Vanessa Hua received her bachelor’s at Stanford, then went to UC Riverside for her M.F.A. in Creative Writing. A columnist for the San Francisco Chronicle and teacher at San Francisco’s The Grotto, Hua’s short story collection "Deceit and Other Possibilities" was published in 2016. O, the Oprah Magazine described it as a "searing debut." Hua received a Rona Jaffe Foundation Writers’ Award in 2015 and the Asian American Journalists Association’s National Journalism Award. "Deceit" was a finalist for the California Book Award. Read an excerpt at magazine.ucr.edu
What fond memories do you have from the M.F.A. program at UCR?
The lively discussions in workshops that continued over beers at the Getaway. (I miss the carne asada fries!) Hanging out in the grad student offices with fellow teaching assistants. Going to amazing readings by faculty and students.
Which professors helped foster your growth and creativity?
I am so fortunate to have studied under generous, brilliant professors who taught me much about writing: Susan Straight, Michael Jaime-Becerra, Andrew Winer, Reza Aslan, Chris Abani, Goldberry Long, and Robin Russin. I’m grateful to the M.F.A. program – it transformed how I conceived of stakes, perspective, and characters, and also taught me the importance of fostering literary community, sharing opportunities, and cheering each other on.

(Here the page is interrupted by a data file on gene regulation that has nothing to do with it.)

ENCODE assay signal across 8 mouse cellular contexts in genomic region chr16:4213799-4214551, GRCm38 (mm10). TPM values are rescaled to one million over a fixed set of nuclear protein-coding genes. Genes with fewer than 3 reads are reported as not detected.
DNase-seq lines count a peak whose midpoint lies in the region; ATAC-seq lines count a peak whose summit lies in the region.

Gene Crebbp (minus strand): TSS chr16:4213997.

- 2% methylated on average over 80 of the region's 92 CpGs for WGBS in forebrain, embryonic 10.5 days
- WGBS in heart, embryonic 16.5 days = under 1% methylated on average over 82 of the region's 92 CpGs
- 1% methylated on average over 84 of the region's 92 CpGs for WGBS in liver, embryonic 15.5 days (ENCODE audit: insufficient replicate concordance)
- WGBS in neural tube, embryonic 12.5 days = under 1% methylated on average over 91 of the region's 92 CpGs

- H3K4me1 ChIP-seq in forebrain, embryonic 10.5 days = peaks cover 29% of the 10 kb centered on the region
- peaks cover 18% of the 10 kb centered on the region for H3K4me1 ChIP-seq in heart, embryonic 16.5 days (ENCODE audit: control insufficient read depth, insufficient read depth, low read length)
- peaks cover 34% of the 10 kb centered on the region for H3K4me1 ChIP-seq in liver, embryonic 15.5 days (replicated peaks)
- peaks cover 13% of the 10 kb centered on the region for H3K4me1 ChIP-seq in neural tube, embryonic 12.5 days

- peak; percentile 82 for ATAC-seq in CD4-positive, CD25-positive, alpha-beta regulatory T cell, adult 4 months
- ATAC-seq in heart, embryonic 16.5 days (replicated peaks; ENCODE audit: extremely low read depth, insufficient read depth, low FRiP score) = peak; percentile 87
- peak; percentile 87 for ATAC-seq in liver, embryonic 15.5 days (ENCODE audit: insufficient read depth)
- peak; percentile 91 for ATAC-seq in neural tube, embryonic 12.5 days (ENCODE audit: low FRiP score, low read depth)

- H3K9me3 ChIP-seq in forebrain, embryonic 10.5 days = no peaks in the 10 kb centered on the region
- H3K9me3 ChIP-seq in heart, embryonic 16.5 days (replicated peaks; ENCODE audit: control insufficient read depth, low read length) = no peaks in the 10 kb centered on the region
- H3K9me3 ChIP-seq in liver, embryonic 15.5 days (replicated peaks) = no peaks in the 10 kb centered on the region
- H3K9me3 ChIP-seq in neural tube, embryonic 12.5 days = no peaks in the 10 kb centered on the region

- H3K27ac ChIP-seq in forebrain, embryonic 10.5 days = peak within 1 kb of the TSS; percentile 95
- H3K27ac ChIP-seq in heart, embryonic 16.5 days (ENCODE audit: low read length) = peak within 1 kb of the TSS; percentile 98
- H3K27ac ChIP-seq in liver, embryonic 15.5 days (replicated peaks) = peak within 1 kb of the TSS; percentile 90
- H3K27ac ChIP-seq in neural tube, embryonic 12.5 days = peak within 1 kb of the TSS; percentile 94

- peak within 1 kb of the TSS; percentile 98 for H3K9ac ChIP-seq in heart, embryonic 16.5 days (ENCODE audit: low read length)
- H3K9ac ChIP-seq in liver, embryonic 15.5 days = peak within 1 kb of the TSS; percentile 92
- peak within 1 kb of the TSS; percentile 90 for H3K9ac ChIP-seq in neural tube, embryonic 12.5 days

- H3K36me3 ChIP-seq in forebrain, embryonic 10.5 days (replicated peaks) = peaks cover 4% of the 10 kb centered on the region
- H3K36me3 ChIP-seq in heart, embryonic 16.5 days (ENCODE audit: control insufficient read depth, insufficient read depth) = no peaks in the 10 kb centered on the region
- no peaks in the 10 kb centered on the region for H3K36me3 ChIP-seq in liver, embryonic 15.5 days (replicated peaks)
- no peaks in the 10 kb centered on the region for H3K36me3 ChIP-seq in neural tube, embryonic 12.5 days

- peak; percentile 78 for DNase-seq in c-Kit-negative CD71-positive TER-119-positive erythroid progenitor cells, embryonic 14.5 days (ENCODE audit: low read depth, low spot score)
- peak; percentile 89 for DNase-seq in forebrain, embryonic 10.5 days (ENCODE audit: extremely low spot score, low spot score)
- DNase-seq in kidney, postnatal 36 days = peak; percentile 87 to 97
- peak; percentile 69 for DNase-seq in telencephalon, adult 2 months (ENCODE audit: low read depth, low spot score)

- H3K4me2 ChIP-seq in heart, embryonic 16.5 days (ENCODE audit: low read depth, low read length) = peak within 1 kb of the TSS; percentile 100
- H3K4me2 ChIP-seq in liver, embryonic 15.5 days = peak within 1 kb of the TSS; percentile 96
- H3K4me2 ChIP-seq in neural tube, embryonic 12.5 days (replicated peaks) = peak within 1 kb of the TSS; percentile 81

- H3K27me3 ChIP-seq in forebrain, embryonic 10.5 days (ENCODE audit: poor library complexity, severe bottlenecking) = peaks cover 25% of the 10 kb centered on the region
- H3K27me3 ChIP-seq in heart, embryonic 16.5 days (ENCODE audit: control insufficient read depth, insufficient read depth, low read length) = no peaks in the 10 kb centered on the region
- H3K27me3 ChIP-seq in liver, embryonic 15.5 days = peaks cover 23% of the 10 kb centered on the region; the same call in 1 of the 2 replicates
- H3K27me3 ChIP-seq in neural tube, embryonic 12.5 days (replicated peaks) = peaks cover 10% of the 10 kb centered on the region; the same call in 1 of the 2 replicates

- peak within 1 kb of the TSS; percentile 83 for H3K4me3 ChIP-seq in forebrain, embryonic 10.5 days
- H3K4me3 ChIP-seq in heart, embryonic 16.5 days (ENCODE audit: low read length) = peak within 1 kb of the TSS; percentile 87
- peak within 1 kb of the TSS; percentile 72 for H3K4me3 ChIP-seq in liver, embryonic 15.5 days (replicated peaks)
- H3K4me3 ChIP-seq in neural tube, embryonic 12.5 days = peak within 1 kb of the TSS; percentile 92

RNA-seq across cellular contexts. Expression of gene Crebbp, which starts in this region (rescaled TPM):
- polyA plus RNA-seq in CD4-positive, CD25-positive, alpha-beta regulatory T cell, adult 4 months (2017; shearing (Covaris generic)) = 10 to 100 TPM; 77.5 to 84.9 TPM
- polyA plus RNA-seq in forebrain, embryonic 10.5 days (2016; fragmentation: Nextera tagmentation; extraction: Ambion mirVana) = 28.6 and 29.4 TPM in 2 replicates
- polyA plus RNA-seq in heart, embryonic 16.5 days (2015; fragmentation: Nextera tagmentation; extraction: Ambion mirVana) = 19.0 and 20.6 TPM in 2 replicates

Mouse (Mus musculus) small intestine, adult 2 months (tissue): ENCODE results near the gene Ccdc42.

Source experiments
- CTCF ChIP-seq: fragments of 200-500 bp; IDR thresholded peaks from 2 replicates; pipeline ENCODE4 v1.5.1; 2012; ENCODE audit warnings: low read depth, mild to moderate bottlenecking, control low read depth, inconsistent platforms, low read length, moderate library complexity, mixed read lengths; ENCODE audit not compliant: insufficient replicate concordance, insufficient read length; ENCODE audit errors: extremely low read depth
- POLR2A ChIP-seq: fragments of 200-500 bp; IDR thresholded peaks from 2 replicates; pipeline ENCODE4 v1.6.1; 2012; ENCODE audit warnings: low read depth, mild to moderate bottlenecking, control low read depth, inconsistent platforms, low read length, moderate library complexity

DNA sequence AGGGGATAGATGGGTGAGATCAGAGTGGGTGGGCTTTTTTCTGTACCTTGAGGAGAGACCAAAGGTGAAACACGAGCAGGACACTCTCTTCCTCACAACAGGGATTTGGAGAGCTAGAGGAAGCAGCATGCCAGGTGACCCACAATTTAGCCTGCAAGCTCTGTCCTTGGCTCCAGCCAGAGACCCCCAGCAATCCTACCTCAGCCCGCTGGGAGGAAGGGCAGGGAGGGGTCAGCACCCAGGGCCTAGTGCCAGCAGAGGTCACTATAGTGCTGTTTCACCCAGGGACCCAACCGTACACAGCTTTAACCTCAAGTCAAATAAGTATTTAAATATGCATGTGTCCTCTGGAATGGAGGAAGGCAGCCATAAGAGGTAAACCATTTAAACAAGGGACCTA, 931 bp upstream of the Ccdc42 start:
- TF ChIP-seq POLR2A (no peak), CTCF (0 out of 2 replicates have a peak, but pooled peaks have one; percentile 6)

Can you share anything about your recently sold projects, "A River of Stars" and "The Sea Palaces"?
In "A River of Stars," a Chinese factory clerk is sent by her married lover to give birth in America, bestowing their child a priceless gift: U.S. citizenship. When he betrays her, she flees. It will be published by Ballantine in spring 2018. In "The Sea Palaces," set on the eve of the Cultural Revolution, a teenage girl becomes a lover of the Chairman. The seed of this novel began as my thesis at UCR.
How has UCR helped you get to where you are today?
By providing the time, space, and guidance to hone my writing craft. I am indebted to the faculty and classmates, who still generously offer their support and encouragement.
What advice do you have for others in terms of career goals and writing?